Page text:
NOV O 9 2017
Dr. Odilson Luiz Ribeiro e Silva
Under Secretary of the Office of International Affairs (SRI) Ministry of Agriculture, Livestock and Food Supply (MAPA) Esplanada dos Ministerios, Bloco D, Edificio Sede, 3° andar, Sala 300 70.043-900 Brasilia, DF BRAZIL
Dear Dr. Ribeiro e Silva,
Enclosed is a copy of the final audit report for the FSIS onsite audit conducted from May 15 through June 2, 20 17. The comments received from the Government of Brazil are included as an attachment to the report.
FSIS continues to evaluate your response to the FSIS audit as part of its overall assessment of Brazil's meat inspection system to assure that it remains eq~valent to that of the United States. In addition to Brazil's actions in response to the FSIS audit findings, FSIS posed questions regarding Brazil's raw beef and thermally processed, commercially sterile inspection system. FSIS posed these questions, in part, because of trends in point of entry violations indicating potential systematic issues and the subsequent suspension of raw beef exports.
The answers to these questions and FSIS's audit findings will guide the scope and frequency of future equivalence verification activities. Future verification activities may include additional in-country audits and increased frequencies at which FSIS reinspects products from Brazil at the United States point-of-entry. If you have any questions, please feel free to contact me directly at firstname.lastname@example.org.
Executive Summary This report describes the outcome of an onsite equivalence verification audit conducted by the Food Safety and Inspection Service (FSIS) from May 15 to June 2, 2017.
The purpose of the audit was to determine whether Brazil's meat inspection system remains equivalent to that of the United States, with the ability to export products that are safe, wholesome, unadulterated, and correctly labeled and packaged. At the time of this audit, Brazil was approved to export raw intact, ready-to-eat (RTE), not ready-to-eat (NRTE) processed, and thermally processed, commercially sterile (TPCS) meat.
The audit focused on six system equivalence components:
(1) Government Oversight (e.g., Organization and Administration);
(2) Government Statutory Authority, Food Safety, and Other Consumer Protection Regulations (e.g., Inspection System Operation, Product Standards and Labeling, and Humane Handling);
(3) Government Sanitation;
(4) Government Hazard Analysis and Critical Control Points (HACCP) System;
(5) Government Chemical Residue Testing Programs; and
(6) Government Microbiological Testing Programs.
The FSIS auditors identified the following systemic findings: Government Oversight
The Central Competent Authority (CCA) has not developed policies and procedures to identify potential areas where conflicts of interest could arise between inspection personnel and the regulated establishments where they work;
The CCA does not verify that regulatory information provided to supervisory official veterinarians is consistently communicated to their subordinates;
The CCA does not verify that in-plant inspectors perform their assigned duties in a manner that is consistent with the issued instructions; and
The CCA has not developed procedures to standardize the assessment of competence and performance of in-plant inspection personnel assigned to United States-certified establishments.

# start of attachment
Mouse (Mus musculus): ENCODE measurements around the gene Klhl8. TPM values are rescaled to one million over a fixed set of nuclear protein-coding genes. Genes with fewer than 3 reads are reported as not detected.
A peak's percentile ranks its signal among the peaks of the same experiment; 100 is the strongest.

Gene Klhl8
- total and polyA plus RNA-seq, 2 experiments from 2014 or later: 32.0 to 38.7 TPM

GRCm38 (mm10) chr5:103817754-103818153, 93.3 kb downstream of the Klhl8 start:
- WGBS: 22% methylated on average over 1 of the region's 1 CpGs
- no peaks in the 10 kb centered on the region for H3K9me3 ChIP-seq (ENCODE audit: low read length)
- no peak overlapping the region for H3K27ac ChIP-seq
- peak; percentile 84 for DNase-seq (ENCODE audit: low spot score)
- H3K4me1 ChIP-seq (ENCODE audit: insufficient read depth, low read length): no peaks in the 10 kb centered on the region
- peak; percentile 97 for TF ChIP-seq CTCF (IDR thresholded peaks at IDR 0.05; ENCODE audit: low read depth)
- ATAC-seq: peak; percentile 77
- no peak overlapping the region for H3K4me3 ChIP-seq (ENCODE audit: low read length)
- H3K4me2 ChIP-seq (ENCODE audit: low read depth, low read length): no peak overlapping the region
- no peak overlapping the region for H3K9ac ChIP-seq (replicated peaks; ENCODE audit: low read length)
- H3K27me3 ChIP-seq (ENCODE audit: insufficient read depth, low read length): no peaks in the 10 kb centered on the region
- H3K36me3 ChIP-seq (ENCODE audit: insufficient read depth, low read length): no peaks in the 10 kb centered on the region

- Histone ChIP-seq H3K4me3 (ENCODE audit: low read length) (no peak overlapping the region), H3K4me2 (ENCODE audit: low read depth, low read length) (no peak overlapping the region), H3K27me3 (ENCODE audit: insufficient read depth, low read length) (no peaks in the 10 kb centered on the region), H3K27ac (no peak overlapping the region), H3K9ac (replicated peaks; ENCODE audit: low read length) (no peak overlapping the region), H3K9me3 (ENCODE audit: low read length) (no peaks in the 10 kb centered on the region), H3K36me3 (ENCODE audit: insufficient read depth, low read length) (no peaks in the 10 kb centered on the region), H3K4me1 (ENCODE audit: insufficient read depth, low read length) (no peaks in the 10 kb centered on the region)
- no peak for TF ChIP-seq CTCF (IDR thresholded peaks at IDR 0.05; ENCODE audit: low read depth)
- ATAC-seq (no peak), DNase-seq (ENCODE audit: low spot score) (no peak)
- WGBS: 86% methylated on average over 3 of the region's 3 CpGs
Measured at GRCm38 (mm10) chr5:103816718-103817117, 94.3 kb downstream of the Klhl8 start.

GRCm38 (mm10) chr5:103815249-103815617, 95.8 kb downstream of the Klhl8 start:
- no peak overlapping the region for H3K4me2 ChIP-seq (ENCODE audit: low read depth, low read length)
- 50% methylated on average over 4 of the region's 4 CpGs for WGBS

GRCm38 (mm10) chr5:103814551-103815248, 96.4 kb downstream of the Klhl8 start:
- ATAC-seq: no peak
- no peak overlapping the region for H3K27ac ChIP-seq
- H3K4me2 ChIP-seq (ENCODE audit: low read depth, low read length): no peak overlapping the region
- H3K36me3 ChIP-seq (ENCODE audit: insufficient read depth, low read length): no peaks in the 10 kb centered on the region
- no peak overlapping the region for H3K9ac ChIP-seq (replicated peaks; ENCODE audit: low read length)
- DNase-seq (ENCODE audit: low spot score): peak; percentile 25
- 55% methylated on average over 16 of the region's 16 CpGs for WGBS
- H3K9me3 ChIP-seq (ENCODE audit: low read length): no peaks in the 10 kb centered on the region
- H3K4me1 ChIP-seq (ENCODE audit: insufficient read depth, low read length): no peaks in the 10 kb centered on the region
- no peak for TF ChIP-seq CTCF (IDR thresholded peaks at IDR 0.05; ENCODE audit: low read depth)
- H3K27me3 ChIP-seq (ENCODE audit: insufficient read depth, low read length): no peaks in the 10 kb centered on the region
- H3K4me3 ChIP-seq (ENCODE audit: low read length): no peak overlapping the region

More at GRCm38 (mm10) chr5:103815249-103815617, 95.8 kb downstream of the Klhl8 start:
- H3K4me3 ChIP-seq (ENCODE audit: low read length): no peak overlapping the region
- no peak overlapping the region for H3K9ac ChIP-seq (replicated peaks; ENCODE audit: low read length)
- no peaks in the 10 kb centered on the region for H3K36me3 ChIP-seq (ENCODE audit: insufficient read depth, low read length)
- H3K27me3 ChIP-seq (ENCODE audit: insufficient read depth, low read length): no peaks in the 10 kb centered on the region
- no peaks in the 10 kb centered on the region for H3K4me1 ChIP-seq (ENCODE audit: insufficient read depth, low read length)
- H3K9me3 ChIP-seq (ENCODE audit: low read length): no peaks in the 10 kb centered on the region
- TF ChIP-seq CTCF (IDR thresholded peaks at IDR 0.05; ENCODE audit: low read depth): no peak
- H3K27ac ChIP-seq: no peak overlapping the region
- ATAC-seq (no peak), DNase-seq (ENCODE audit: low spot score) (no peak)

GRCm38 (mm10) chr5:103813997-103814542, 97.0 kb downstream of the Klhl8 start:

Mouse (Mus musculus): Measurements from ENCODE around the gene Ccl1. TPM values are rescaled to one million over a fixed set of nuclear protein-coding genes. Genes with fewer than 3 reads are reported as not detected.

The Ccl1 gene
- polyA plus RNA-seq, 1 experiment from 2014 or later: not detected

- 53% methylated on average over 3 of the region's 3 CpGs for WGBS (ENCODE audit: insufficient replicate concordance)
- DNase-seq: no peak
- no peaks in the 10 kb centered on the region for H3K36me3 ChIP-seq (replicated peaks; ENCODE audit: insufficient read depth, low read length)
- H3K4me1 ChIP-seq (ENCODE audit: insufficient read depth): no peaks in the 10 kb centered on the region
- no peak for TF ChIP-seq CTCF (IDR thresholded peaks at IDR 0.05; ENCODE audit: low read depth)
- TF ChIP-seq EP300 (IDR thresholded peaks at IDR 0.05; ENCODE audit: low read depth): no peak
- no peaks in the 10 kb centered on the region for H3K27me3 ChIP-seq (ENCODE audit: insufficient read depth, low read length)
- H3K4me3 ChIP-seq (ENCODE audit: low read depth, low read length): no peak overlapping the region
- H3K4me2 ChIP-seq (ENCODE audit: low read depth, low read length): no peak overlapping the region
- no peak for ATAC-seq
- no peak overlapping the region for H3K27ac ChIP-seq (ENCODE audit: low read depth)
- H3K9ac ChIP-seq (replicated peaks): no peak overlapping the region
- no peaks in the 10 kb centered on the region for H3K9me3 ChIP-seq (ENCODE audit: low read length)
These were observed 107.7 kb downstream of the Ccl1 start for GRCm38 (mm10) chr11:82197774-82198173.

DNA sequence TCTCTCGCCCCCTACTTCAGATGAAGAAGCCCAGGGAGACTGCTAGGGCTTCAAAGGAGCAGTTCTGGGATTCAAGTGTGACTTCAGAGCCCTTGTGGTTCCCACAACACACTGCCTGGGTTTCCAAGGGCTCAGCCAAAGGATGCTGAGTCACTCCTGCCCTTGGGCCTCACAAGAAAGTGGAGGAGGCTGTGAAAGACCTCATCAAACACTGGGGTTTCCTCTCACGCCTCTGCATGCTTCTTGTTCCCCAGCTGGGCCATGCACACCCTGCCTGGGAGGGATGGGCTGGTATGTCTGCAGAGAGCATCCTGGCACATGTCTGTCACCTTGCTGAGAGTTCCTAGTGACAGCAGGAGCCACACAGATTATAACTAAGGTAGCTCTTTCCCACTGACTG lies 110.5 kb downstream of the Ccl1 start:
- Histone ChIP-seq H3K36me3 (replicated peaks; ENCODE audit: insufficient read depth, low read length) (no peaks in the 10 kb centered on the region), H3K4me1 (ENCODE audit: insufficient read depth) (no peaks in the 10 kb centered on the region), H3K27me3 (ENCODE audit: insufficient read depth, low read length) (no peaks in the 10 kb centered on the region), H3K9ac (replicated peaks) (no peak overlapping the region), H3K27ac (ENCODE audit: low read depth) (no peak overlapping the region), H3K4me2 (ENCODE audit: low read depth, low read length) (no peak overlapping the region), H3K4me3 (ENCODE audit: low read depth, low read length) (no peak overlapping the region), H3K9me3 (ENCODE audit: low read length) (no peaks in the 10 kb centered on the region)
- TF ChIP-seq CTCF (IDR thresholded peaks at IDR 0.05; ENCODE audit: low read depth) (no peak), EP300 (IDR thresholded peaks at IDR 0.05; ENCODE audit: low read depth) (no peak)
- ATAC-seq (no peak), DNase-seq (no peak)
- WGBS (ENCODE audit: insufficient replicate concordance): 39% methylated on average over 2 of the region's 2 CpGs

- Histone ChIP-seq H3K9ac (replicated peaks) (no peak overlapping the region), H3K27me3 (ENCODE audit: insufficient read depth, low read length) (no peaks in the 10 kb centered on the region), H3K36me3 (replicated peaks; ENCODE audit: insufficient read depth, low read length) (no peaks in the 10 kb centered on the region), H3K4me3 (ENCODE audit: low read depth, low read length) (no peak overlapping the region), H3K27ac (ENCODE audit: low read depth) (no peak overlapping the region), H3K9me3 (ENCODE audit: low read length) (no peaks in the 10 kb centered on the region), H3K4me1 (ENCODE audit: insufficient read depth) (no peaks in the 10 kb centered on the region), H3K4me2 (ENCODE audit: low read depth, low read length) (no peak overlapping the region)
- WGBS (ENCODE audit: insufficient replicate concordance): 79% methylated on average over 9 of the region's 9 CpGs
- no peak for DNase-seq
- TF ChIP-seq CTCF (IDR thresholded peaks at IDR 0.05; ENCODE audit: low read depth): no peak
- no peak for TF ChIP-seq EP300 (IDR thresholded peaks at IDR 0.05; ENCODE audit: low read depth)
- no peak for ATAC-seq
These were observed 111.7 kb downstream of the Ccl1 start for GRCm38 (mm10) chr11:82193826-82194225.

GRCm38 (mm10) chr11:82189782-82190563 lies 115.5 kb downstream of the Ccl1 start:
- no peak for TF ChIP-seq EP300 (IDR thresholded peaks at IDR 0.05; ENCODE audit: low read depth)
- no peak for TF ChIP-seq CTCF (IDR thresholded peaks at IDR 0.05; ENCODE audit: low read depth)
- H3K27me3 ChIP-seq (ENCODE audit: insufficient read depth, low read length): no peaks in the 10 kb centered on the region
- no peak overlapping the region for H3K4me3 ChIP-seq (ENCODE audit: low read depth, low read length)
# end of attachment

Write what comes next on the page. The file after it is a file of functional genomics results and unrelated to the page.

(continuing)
Government Statutory Authority and Food Safety and Other Consumer Protection Regulations
The implemented post-mortem inspection procedures are inadequate to ensure that only wholesome carcasses, free of contamination and defects receive the mark of inspection;
Brazilian TPCS product reinspected at United States point-of-entry demonstrates a trend of abnormal container violations; and
Higher-level officials did not adequately review and follow-up on periodic supervisory reports and plans of action. Government Sanitation
Inspection personnel do not adequately enforce sanitation regulatory requirements to prevent the creation of insanitary conditions and direct product contamination. Government HACCP System
Inspection personnel do not accurately assess the design and implementation of the establishments HACCP systems, and do not conduct adequate verification sampling of products. Government Chemical Residue Testing
The official methods of chemical analysis used by the government laboratories is inconsistent with FSIS requirements; and
The CCA has not instructed establishments and in-plant inspectors to hold livestock carcasses selected for residue sampling until acceptable results are received.
During the audit exit meeting, the CCA committed to address the preliminary findings as presented. FSIS received a written response from the CCA addressing all outstanding concerns identified in the draft final audit report. FSIS will evaluate the adequacy of the proposed corrective actions and base its activities for future equivalence verification on the information provided.
International CoordinationLExecutiv0 Office of International Coordination
BSE SRM AND HACCP
BSE MRR policy, a free pass to trade Transmissible Spongiform Encephalopathy TSE Prion aka mad cow disease around the globe...tss
Regions classified by APHIS as having either negligible risk or controlled risk for Bovine Spongiform Encephalopathy (BSE)
9 CFR 92.5
Regions of negligible risk for BSE
LOL! (laugh out loud) pot calling kettle black...tss
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